Vietnam Warns TikTok, Social Media Apps Over ‘Toxic’ Content
Vietnam’s communications ministry said TikTok isn’t doing enough to remove toxic and false content and warned that the government could soon take measures to restrict operations of the popular social media platform and others seen as violating national laws.
Vietnam's communications ministry said TikTok isn't doing enough to remove toxic and false content and warned that the government could soon take measures to restrict operations of the popular social media platform and others seen as violating national laws.
Poor management and oversight has led to the spread of “fake news” and “deviant” and “anti-government” content on TikTok, “threatening and corrupting the country's culture and morals,” Le Quang Tu Do, the director of Vietnam's Authority of Broadcasting, Television, and Electronic Information — a part of the ministry — told reporters on Thursday.
Do, who said he's seen similar violations by Meta Platform Inc.'s Facebook and YouTube, cited “weak management” at TikTok that has ultimately led to content that violates intellectual property rights and facilitates illegal business operations.
The comments are the latest by governments around the world looking more closely at the impact of social media. TikTok has been of particular focus in many nations: it's already been banned in India and is under severe scrutiny in the US, where several states have barred its use on government phones because of concerns the app's Chinese owner, ByteDance Ltd., could be required to share its data with Beijing.
The communications ministry plans a “comprehensive” inspection of TikTok's business in Vietnam in May amid rising “toxic” content and fake information on the social media platform, according to a posting on the ministry's website.
Unlike China, people in Vietnam have access to the world's most popular social platforms. The nation's internet, though, is tightly monitored by the communist government, which is stepping up efforts to rid websites of content it objects to.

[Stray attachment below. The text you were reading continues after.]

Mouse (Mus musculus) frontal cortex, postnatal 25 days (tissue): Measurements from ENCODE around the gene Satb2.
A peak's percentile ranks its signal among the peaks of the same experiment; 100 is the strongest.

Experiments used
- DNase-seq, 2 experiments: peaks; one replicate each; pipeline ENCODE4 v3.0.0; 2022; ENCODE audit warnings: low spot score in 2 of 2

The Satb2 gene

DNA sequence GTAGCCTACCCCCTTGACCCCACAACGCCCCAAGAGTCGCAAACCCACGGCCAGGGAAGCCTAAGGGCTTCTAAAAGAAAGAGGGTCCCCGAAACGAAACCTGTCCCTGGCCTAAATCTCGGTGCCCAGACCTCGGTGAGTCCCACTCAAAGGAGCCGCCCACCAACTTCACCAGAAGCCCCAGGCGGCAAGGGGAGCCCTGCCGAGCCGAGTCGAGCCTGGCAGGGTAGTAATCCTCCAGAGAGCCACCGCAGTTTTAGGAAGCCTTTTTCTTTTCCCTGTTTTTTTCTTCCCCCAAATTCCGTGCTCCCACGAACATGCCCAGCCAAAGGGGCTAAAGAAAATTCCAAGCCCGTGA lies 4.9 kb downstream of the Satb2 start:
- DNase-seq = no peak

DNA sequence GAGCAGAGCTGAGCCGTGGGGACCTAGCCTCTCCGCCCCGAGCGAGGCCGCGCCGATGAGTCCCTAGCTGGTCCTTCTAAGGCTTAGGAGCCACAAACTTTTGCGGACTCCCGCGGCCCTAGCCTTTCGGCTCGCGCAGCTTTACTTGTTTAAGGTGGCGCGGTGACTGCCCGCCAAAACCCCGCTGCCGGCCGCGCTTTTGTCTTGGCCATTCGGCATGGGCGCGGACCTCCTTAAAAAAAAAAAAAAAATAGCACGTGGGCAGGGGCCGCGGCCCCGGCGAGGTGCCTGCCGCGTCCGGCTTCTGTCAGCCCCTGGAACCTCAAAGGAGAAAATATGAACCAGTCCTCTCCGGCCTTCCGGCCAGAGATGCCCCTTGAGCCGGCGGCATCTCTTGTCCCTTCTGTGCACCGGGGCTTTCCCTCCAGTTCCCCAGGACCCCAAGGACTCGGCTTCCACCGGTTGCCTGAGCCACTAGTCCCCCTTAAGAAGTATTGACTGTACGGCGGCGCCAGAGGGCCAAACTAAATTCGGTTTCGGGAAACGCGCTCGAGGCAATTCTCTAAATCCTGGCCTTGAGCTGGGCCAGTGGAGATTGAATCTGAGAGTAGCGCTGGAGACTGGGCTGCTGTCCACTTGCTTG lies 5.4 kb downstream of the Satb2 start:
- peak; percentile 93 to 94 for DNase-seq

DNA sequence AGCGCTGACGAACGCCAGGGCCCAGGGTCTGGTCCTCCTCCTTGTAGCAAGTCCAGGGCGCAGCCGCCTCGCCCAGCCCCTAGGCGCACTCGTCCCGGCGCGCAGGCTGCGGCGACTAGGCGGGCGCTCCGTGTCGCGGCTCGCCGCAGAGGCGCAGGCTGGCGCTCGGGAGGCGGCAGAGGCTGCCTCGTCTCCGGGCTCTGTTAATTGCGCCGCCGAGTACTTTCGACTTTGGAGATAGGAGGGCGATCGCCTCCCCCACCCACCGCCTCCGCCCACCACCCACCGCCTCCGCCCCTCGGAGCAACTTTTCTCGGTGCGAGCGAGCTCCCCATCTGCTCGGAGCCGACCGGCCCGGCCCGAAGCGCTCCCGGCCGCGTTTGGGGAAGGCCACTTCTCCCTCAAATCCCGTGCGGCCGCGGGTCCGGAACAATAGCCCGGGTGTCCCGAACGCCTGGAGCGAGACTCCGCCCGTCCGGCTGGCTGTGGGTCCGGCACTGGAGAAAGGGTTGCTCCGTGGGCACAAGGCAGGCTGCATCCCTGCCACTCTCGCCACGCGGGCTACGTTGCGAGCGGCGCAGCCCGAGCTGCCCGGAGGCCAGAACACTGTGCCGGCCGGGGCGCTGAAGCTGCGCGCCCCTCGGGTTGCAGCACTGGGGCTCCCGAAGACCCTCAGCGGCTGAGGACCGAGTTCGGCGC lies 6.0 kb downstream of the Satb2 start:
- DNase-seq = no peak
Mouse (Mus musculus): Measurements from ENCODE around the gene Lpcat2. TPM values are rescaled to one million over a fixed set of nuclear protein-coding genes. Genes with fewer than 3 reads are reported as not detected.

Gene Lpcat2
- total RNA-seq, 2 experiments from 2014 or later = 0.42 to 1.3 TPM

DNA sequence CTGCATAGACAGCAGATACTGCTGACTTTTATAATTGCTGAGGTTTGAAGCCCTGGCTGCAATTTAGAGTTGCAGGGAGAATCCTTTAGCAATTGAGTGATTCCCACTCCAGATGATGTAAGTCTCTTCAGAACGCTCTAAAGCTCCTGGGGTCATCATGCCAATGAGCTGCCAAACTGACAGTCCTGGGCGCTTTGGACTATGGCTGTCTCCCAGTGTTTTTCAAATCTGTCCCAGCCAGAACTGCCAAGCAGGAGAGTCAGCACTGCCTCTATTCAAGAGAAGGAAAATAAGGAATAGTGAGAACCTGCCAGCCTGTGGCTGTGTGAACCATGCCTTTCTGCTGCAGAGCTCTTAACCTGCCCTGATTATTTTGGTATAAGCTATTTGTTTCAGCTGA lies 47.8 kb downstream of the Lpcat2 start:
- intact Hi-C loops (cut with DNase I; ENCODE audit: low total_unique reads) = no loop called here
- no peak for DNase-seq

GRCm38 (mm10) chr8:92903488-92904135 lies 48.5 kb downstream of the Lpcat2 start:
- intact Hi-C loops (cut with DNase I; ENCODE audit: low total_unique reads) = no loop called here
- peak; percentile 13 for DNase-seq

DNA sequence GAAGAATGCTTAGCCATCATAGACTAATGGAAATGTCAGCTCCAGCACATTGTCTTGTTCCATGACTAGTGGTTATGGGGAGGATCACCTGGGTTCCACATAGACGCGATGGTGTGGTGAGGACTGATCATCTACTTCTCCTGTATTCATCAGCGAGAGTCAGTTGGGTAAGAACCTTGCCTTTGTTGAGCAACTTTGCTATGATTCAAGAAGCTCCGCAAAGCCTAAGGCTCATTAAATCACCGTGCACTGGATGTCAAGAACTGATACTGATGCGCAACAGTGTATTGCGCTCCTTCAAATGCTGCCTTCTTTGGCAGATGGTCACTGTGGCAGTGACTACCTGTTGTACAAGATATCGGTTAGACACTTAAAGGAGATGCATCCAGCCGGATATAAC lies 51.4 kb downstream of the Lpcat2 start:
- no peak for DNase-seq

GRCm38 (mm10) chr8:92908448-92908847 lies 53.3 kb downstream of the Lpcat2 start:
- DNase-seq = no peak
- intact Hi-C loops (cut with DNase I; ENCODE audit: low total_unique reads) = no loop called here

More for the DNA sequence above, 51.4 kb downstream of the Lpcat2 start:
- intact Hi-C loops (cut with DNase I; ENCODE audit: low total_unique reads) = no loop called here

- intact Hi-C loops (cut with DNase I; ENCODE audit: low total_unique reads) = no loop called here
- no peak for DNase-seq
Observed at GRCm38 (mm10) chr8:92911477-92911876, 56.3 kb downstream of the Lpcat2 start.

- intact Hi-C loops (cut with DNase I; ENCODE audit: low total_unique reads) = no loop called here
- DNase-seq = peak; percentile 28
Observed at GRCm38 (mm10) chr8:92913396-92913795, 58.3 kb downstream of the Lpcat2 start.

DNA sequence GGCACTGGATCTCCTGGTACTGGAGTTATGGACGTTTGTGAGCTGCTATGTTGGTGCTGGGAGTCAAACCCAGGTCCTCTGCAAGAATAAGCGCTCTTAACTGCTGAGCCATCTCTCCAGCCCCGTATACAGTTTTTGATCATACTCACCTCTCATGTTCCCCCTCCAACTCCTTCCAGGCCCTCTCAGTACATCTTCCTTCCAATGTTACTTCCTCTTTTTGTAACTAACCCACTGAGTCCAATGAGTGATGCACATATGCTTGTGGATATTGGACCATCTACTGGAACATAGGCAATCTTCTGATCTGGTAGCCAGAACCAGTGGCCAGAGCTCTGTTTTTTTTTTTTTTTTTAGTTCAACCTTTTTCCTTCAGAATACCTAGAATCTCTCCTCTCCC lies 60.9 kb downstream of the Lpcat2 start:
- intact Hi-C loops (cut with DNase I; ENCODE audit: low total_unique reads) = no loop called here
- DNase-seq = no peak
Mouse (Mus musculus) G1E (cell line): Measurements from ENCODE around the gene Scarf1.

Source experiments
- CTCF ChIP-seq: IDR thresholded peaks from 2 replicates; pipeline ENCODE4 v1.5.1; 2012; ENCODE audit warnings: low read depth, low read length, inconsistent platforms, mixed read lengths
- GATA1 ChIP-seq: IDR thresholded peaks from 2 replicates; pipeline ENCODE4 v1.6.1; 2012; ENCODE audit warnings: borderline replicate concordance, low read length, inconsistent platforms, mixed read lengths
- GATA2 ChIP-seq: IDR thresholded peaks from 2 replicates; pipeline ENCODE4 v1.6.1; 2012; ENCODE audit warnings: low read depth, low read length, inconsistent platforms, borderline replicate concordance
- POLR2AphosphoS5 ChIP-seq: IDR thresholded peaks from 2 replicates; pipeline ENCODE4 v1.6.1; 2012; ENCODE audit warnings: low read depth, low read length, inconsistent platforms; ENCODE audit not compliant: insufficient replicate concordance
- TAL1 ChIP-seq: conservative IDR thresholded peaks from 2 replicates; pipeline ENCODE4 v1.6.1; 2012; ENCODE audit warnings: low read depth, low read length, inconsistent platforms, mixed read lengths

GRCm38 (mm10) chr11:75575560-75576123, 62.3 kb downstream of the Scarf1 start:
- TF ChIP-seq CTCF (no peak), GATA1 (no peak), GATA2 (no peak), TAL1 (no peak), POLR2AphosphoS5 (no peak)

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Officials are also pressuring foreign tech companies, telecom operators and data storage providers to store local data in the country if the services they offer violate Vietnam's cybersecurity regulations and remedies aren't put in place to the government's liking.
The communications ministry has previously proposed a decree requiring some information deemed malicious be removed from social media within three hours, while what is deemed false news must be pulled down within 24 hours of being notified by authorities. The ministry is also looking to increase the fine for disseminating false information.
“All cross-border platforms when entering Vietnam's market have to comply with Vietnamese law,” Do said. “If any one doesn't, it will not be welcomed and will not be allowed to operate in Vietnam.”
In the first six months of last year, Facebook agreed to block more than 1,370 posts with “toxic” content while Alphabet Inc.'s YouTube and TikTok removed 5,363 videos and 182 clips, respectively, local media reported, citing a report from the communications ministry. YouTube also blocked access from Vietnam to about 1,500 clips having anti-state content in March 2022, the report said.
Multiple Facebook fan pages experienced posting restrictions this week, VnExpress International news website reported.
The Southeast Asian nation had roughly 78 million internet users in January out of a population of more than 98.5 million people, according to a report compiled by Kepios Pte. and We Are Social Ltd.
TikTok was ranked the third most used social media platform in Vietnam, with 77.5% of the country's internet users aged 16 to 64 using it as of the third quarter last year, the report said. Facebook and local social network Zalo, owned by VNG Corp., attracted 91.6% and 90.1% of users, respectively.
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